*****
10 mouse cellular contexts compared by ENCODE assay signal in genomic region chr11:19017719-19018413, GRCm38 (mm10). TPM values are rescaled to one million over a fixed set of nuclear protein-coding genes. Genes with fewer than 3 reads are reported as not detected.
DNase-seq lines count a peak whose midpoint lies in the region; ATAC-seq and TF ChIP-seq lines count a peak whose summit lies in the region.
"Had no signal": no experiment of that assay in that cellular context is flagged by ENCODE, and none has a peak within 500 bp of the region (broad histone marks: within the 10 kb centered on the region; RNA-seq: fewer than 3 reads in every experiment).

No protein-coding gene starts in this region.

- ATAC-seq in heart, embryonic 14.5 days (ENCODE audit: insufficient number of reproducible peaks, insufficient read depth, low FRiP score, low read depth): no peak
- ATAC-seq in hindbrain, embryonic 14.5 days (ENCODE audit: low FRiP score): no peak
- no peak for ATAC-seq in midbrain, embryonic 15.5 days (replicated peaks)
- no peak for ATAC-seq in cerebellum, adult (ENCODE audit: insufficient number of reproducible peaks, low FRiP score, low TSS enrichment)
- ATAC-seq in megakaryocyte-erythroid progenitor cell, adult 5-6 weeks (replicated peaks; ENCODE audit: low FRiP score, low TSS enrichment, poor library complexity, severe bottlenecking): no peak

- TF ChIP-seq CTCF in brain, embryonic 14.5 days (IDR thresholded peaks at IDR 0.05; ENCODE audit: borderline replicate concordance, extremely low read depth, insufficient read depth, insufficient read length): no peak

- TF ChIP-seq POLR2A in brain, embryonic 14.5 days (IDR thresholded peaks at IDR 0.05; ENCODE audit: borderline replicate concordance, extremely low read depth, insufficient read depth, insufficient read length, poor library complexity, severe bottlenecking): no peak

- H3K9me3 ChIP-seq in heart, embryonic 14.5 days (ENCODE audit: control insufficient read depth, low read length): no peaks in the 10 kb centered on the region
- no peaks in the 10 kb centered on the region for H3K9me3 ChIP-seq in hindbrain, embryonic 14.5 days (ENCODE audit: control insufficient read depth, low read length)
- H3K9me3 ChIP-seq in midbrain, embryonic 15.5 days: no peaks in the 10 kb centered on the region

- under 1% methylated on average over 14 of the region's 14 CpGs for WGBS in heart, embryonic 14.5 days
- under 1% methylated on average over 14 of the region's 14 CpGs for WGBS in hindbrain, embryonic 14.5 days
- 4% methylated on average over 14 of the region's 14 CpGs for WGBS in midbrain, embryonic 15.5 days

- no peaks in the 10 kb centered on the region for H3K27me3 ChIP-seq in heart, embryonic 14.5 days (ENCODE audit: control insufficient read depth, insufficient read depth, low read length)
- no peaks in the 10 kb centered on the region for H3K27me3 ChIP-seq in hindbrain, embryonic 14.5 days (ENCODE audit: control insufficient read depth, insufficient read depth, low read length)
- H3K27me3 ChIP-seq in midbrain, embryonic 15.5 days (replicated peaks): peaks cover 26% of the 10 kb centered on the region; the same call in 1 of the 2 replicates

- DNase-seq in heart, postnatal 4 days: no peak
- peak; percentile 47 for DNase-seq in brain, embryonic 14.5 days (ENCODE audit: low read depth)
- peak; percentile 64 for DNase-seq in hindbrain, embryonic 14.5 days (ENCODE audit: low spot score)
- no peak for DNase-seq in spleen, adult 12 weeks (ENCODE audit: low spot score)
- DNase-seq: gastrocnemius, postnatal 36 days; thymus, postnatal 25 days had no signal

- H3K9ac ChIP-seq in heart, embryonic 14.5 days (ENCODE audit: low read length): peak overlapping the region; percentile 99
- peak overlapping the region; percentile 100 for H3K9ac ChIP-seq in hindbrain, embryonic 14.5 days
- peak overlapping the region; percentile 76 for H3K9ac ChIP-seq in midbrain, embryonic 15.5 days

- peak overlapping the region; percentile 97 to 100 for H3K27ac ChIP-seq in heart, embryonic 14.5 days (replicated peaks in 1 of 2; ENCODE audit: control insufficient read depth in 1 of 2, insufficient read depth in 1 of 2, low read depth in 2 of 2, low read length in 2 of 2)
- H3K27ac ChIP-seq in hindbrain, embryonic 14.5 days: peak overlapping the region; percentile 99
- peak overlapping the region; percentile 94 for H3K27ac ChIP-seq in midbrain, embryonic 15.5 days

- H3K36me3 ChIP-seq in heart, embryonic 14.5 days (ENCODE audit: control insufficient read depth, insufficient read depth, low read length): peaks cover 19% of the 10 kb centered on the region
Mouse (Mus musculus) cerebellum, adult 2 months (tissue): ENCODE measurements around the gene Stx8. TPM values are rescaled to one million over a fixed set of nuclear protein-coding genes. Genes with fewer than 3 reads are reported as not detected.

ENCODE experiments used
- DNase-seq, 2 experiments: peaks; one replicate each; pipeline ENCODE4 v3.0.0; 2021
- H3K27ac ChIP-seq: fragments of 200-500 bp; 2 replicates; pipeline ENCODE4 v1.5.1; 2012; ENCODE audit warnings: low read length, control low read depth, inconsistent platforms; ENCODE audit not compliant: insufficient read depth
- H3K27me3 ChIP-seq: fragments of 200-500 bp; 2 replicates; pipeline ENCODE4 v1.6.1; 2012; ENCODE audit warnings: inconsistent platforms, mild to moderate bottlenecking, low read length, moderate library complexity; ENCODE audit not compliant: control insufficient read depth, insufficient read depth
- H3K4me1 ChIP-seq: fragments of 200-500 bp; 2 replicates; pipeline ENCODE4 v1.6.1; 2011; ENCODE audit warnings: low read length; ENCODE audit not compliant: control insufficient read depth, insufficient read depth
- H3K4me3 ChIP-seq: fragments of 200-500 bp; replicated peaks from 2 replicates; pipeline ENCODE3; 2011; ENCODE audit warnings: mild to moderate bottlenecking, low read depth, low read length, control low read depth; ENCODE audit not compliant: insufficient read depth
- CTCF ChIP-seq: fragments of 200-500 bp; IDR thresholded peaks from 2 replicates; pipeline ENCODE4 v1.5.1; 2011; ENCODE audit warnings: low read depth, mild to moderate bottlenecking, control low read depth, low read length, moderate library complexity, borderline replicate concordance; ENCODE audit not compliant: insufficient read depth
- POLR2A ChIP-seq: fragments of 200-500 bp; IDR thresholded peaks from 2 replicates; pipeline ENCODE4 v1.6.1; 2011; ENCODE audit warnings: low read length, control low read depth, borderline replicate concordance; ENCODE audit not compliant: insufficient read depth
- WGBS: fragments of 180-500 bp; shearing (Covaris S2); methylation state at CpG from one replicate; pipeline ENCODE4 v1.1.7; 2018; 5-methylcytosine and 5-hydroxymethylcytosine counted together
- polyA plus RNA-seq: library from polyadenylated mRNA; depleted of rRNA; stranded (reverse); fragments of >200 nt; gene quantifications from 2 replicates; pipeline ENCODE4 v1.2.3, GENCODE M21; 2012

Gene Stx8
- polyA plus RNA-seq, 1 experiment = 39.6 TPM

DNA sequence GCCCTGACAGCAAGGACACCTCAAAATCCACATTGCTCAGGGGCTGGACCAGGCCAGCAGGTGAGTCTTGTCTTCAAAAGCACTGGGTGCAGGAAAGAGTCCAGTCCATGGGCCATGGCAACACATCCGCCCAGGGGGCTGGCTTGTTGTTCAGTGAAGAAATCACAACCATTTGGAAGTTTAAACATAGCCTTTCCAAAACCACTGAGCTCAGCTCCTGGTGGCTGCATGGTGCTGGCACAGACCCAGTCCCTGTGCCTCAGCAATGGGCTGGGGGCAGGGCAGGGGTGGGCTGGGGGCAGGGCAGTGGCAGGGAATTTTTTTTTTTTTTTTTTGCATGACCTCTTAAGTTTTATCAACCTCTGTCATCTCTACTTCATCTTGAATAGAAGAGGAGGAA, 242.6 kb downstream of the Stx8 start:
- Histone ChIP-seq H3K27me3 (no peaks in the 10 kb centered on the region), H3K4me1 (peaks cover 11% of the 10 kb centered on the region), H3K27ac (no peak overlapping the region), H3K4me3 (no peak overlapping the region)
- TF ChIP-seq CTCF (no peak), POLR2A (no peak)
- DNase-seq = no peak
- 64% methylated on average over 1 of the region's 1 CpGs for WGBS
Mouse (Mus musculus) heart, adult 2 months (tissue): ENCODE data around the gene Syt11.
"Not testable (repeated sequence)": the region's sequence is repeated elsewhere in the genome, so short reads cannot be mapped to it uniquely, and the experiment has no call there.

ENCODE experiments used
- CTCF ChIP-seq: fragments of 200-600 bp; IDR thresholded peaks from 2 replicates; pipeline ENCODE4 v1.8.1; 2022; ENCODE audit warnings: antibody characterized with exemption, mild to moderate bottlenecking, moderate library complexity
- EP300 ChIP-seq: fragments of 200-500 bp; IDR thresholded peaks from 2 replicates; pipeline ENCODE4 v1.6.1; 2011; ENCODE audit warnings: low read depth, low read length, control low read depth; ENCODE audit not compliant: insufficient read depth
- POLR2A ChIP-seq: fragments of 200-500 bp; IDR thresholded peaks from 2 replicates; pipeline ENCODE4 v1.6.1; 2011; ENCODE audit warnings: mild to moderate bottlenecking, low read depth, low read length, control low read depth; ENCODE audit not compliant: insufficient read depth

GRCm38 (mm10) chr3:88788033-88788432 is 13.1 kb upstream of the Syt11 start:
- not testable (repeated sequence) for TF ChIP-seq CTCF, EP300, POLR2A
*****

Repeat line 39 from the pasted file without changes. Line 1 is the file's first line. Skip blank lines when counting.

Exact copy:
- H3K4me3 ChIP-seq: fragments of 200-500 bp; replicated peaks from 2 replicates; pipeline ENCODE3; 2011; ENCODE audit warnings: mild to moderate bottlenecking, low read depth, low read length, control low read depth; ENCODE audit not compliant: insufficient read depth